Pushing a baby carriage the caretaker texts or talks on the phone instead of cooing the infant. Dining at restaurants, couples check emails, search the web, text, or tweet telling others what they are doing instead of talking with each other. In hallways at universities students  collapse against the walls looking at their tablets or smart phones instead of meeting other students. In lecture halls students text or search the web instead of processing the class materials. In their cubicle at work employees email and text instead of walking over to the next cubicle to share information. On the sidewalk pedestrians text while being oblivious to the environment.

Presentation2

All new innovations and inventions have a positive and negative side (e.g., nuclear medicine and atomic weapons). When adopting the new social media and technologies, use the precautionary principle by respecting our evolutionary background.  In-depth communication and sharing is healing and nurturing, thus create/demand enough time to explore and connect in actual face-to-face synchronous communication with family, friends and colleagues.

Most new technology has been met with naysayers until it has been integrated appropriately into our lives. Nevertheless, I am concerned how social media may substitute for actual communication. It may allow us to present our persona and hide our real self as our messages ping back and forth. This same asynchronous communication is also true for letter writing except that it takes much longer to receive feedback in return. The obvious difference between texting/tweeting and letter writing is the possible depth and length of the communication. The addictive social media communication may hinder social and emotional growth which is developed during actual face-to-face communication. Before deciding whether the social media causes harm –anything that is beneficial may also in excessive dosages cause harm– read Alison Gonik’ essay, The kid who wouldn’t let go of ‘the device which was published in the March 22-23, 2014 issue of the Wall Street Journal.

Although there are many advantages of the new digital devices, there may also be unintended consequences. These consequences are superbly explored by professor Sherry Turkle,  founder and director of the MIT Initiative on Technology and Self,  in her book,  Alone Together: Why We Expect More From Technology and Less From Each Other and in her Ted talk, Connected but all alone.

These concepts are also graphically illustrated in the video clip, The innovation of loneliness.

 

 


Screens will hurt your children

We park children in front of tablets, smartphone, computers and TVs.  The visual and auditory stimulation captures their attention. It is a superb baby sitter.  We substitute electronic displays for human attention.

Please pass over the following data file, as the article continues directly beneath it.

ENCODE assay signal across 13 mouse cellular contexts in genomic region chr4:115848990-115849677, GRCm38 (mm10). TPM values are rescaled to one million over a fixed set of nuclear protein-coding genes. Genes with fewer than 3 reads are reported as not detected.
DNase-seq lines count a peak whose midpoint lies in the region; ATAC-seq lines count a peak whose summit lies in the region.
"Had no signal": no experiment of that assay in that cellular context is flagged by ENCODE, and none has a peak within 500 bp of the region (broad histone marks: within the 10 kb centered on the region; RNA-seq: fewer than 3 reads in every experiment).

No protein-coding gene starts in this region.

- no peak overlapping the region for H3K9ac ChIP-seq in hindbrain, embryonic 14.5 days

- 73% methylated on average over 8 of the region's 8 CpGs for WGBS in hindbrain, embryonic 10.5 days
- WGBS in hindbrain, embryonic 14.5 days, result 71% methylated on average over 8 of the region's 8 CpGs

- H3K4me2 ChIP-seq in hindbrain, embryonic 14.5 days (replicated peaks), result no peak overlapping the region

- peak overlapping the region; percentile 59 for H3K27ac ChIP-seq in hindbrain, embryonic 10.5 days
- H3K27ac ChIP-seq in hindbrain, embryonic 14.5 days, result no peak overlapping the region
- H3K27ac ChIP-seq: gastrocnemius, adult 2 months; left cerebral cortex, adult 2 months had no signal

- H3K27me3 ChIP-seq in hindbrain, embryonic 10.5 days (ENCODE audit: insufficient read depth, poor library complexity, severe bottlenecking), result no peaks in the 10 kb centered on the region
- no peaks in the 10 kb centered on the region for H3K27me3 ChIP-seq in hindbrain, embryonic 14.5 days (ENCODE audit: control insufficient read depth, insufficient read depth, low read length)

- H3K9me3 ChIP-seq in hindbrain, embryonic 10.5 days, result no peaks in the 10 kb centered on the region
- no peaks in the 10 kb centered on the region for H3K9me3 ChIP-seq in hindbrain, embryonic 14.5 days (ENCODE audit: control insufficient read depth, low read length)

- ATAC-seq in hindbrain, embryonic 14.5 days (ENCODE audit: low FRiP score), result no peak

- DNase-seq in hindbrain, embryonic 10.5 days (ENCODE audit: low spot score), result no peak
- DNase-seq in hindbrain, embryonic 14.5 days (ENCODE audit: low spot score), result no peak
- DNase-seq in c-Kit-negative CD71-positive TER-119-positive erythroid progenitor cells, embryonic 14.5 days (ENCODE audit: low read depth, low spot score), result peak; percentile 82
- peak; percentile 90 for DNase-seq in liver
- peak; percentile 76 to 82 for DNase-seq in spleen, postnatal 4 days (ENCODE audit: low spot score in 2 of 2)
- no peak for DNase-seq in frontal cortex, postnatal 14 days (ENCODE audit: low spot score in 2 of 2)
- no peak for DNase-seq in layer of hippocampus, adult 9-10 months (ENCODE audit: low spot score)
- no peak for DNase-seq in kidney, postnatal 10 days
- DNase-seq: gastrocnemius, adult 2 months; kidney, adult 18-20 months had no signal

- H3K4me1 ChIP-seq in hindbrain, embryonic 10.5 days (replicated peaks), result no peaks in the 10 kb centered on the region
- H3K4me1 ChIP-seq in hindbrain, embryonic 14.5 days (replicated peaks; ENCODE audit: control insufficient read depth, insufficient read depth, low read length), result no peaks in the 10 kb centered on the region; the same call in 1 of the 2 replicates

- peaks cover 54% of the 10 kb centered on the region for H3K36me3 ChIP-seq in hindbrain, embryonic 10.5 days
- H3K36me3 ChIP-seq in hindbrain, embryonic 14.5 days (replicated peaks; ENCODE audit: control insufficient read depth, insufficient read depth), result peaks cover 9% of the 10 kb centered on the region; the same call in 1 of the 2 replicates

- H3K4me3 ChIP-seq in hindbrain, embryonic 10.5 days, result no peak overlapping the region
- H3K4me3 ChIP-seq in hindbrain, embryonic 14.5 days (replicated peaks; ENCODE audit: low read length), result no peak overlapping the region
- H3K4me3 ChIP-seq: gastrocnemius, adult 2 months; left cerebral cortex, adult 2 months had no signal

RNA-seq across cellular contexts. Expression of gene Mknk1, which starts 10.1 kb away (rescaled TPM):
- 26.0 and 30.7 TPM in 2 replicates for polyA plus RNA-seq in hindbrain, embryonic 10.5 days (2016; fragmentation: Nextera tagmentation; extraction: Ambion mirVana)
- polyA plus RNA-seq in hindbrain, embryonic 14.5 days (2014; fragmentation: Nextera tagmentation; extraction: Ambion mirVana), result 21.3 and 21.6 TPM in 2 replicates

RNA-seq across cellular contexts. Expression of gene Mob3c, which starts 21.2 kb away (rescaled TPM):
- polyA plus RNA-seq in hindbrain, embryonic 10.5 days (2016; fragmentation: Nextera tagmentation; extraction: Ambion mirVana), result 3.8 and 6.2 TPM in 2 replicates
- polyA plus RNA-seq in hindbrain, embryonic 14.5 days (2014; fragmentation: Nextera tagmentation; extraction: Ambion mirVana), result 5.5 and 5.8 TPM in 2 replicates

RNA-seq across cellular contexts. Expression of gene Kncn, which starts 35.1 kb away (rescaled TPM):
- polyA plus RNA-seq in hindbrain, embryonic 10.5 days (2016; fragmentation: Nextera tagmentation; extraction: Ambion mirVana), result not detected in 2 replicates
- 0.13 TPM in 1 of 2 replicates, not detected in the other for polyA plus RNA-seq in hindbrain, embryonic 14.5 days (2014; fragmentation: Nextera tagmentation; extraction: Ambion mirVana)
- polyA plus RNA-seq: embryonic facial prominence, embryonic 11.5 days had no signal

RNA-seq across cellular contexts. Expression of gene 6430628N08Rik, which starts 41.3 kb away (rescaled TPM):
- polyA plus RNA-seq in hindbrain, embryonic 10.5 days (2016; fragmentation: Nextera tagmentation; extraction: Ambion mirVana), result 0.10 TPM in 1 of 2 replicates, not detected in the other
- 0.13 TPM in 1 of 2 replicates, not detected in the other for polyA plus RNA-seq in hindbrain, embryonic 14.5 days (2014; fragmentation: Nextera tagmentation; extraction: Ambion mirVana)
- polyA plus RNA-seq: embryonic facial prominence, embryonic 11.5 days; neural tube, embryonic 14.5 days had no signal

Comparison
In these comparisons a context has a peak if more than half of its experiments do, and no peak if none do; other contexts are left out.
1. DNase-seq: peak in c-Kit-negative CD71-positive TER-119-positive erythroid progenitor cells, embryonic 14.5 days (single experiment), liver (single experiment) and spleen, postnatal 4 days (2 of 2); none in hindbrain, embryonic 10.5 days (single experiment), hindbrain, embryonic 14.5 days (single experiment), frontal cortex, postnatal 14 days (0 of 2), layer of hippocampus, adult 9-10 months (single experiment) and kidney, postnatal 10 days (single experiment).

baby

To distract the baby at dinner in a restaurant, we hand the baby a smartphone.   To have some private time, we let the child play games on the tablet.  To reduce stress before dinner, we hand the child the tablet to watch video clips or play games. The short term benefits of letting handheld devices capture the child’s attention may have long term costs.

The child sits, sits and sits while being captured by the rapid changing visual scenes and auditory sounds instead of playing and enhancing motor development.  The addictiveness of electronic devices occurs because we automatically attend to and are captured by rapidly changing stimuli—it is new and could be dangerous. This reaction to attend which is continuously evoked by the handheld devices may occur at the expense of developing self-directed attention.

The handheld devices expose the brain and dividing cells to electromagnetic radiation which can harmful. This is the radiation by which hand held devices communicates with connect cell phone towers or the server as it connects to the web.

From the precautionary principle and the numerous research studies, young children should limit the use of hand held devices. I totally agree with Cris Rowan’s superb blog, 10 Reasons Why Handheld Devices Should Be Banned for Children Under the Age of 12, which is reprinted below with her permission.

10 Reasons Why Handheld Devices Should Be Banned for Children Under the Age of 12

Cris Rowan pediatric occupational therapist, biologist, speaker, author

The American Academy of Pediatrics and the Canadian Society of Pediatrics state infants aged 0-2 years should not have any exposure to technology, 3-5 years be restricted to one hour per day, and 6-18 years restricted to 2 hours per day (AAP 2001/13, CPS 2010). Children and youth use 4-5 times  the recommended amount of technology, with serious and often life threatening consequences (Kaiser Foundation 2010, Active Healthy Kids Canada 2012). Handheld devices (cell phones, tablets, electronic games) have dramatically increased the accessibility and usage of technology, especially by very young children (Common Sense Media, 2013). As a pediatric occupational therapist, I’m calling on parents, teachers and governments to ban the use of all handheld devices for children under the age of 12 years. Following are 10 research-based reasons for this ban. Please visit zonein.ca to view the  Zone’s Fact Sheet for referenced research.

1. Rapid brain growth